After yesterday’s drenching today’s weather came as a great relief – not only as I was able to get out for a dry (if breezy) ride, but also as I’ve been able to dry everything from yesterday’s ride, and clean the house with windows and doors wide open. I’ve even let the fire go out.
The ride was to Luc-en-Diois and most of Gorges-des-Gâts, the latter mostly to see if the amazing icicles we saw on Wednesday were still there. They weren’t. Still, the gorge is always worth seeing, and the gentle descent back to Châtillon always a delight.
One bonus from yesterday: a Meyrosse which was full enough to make the waterfall near home especially pretty. I’ll be going that way on my departure back to Devon tonight.
I’ll be back here after Easter. Press the ‘follow’ button on the blog and you’ll know when I’m back.
It serves me right for thinking the worst of the rain had passed. Well, it probably had – it had been raining all day, with some heavy downpours mixed in – but that didn’t mean to say I wouldn’t get drenched. By 3pm, any ambitions for a longer ride had passed, and a quick Quint loop was the remaining option.
I got drenched.
And as I returned home, blue sky appeared for just long enough for the sun to put in an appearance before disappearing behind some well-washed mountains. Great timing. Oh well, weather will be weather. And it’s what makes the area what it is.
A warmer start to the day today, and no risk of early ice on main roads, so I headed south for a standard La Charce – La Motte-Chalancon – Roanne valley route to make the most of the morning sun forecast. Though, as you know, nothing really classes as ‘standard’ around here.
I guessed correctly on the weather today. Unlike yesterday, this morning’s weather did all it could to persaude me to stay in the house: dense drizzle, clouds lurking in all the valley’s nooks and crannies, and not warm.
A quick study of the rainfall radar suggested that heading west would at least keep me dry, so a simple Drôme route – out to Livron on the north bank, over the Drôme there, and a return on the south bank. It’s flatter than anything I can do in Devon, with about 350m of descent (with a few gentle undulations) in the outward 35 miles to Livron. You’ll not be surprised that there’s 350m to ascend for the return. And you’ll see from the photos that the weather was decidedly pleasant after les Trois Becs. Die, however, was still shrouded in gloom on my return.
Actually, you’ll notice I made a short detour on the return leg. I didn’t know they’d honoured me with a valley and a mountain named after me. It see.ed only polite to pay a visit, even though there was no official welcoming party. An ascent of my mountain, however, will have to wait for another day.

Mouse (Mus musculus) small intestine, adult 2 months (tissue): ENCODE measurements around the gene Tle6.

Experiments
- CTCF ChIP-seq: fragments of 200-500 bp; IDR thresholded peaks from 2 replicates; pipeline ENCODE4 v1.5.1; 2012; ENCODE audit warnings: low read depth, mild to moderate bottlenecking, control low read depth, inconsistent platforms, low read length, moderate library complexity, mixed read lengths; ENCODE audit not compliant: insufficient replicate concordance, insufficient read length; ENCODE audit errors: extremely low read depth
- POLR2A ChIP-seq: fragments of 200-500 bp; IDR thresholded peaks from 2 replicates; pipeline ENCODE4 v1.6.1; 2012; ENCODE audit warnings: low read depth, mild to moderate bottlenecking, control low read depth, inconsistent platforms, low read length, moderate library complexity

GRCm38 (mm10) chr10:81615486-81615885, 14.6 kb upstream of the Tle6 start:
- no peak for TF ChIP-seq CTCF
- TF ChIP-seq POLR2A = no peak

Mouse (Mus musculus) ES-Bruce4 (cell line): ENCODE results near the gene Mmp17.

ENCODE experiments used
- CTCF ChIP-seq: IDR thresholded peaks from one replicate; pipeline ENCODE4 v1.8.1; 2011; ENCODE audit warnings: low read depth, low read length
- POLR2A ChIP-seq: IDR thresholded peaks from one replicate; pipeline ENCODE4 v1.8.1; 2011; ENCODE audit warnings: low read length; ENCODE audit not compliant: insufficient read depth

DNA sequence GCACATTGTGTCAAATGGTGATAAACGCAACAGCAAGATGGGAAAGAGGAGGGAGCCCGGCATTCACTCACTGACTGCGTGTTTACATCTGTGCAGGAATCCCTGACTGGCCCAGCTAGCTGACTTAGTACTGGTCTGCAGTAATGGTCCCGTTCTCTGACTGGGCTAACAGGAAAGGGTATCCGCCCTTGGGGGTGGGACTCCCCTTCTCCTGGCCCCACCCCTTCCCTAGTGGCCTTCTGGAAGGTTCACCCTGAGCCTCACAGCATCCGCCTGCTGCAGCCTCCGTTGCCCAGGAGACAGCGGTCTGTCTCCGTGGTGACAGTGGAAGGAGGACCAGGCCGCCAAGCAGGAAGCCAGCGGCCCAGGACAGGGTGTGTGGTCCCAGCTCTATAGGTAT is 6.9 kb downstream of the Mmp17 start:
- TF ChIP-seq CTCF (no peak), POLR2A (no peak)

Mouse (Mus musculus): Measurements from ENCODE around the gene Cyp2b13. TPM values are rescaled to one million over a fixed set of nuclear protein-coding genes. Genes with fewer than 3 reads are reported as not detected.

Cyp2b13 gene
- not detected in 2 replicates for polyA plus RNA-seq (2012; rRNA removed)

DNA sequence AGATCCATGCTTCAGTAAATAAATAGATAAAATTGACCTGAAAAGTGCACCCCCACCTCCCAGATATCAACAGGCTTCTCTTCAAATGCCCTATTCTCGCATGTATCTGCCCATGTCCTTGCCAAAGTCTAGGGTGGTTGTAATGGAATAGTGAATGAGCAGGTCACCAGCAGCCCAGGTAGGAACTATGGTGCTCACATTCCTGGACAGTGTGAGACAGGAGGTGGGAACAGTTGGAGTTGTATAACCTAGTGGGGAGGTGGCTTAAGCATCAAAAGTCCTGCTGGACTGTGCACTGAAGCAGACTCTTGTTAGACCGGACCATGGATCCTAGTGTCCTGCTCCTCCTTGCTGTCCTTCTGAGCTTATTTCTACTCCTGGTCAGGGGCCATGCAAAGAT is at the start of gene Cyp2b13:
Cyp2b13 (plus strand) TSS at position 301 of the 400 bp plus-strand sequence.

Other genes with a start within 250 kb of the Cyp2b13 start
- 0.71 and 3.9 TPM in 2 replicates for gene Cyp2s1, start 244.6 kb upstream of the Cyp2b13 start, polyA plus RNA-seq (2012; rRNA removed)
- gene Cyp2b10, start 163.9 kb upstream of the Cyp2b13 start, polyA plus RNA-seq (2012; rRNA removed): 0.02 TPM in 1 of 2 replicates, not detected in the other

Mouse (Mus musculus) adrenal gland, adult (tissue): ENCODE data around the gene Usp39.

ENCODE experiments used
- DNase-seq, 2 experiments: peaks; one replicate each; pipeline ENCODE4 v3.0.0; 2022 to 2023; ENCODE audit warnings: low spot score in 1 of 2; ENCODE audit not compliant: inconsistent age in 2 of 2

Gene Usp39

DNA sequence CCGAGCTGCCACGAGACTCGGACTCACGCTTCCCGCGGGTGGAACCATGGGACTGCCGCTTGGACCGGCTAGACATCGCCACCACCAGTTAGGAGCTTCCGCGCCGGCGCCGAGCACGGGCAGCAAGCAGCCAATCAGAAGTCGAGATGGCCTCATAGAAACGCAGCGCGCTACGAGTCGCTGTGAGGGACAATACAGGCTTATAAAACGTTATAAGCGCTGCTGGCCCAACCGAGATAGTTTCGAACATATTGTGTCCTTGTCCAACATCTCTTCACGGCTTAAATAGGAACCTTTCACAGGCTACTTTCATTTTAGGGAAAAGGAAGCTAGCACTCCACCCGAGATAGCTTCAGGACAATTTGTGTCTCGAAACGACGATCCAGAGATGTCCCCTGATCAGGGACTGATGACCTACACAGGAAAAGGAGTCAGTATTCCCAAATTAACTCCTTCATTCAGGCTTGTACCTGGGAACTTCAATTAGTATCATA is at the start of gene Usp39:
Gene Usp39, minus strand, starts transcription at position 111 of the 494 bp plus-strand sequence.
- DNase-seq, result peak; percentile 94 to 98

It’s been feet all the way today, and the second walk of the day was a special request to meet my friends’ (the Wessons) new dog Herbie for a walk in the snow.
Tie that in with some extraordinary geology, and here are a few snaps of les Sucettes de Borne (the valley that leads to Borne village joins the Gorges des Gâts), and some 2- and 4-legged friends.
Sometimes I might have a grumble if my cycling is affected by the weather. But not this morning. Steady overnight snow left about 10cm at sunrise this morning (by which time the snow plough had already done all the local roads!), and it was time to go for the first walk of the day, just a short stroll from home. You’ll see why I’m not grumbling.
Oof, a reminder of how much cooler it is this February than last – my ascent was perfectly pleasant, the descent painfully cold. Still, it gave me an excuse to warm up with a hot coffee in Banette. And I’ve ticked off my first col de Rousset of 2018. I hope the rest will be warmer!
This morning was distinctly chilly, so with an unexpectedly serein ciel (not a cloud to be seen), I decided to give the roads time to thaw by going for a favourite local walk, towards Die via the cols of Romeyer and Bergu.
This is a pleasant circular 3-hour stroll for me from home, entirely safe and unscary, and with some excellent views. It’s also very will signposted, as long as you know the waypoints of the two cols, and the Gros Chêne (don’t miss the left turn at Cornet, if doing the route clockwise). You’ll also notice that you carry on climbing from col de Romeyer to col de Bergu: a reminder for cyclists that a col is the lowest point between peaks – it just so happens that it is often the highest point on the road.
In the photos you’ll notice the evidence of the forest fire of a couple of years ago, and the Gros Chêne.
It was anything but dull today. I woke up to a dense snow flurry, and next it was sunshine. And so it continued for the rest of the day.
I saved my ride (a there-and-back eoute to Saoû forest and the Col de Lauzun) for after my early lunch, as the precipitations were forecast to reduce, which indeed they did. However, I’m also glad they didn’t disappear completely, as not only did it provide some rather splendid scenes, but it gave me an excuse for bisyllabic alliteration. Definitely a good day.
I hope you’ll forgive my monosyllabic alliteration, but today’s weather wasn’t wholly inspiring… well, other than to eat hot soup and put more logs in the woodburner.
I had planned a shortish route to Saoû, but a cold shower turned me around at Saillans, so I made a detour over the col de Marignac for the return leg. The warmth of my house beckons.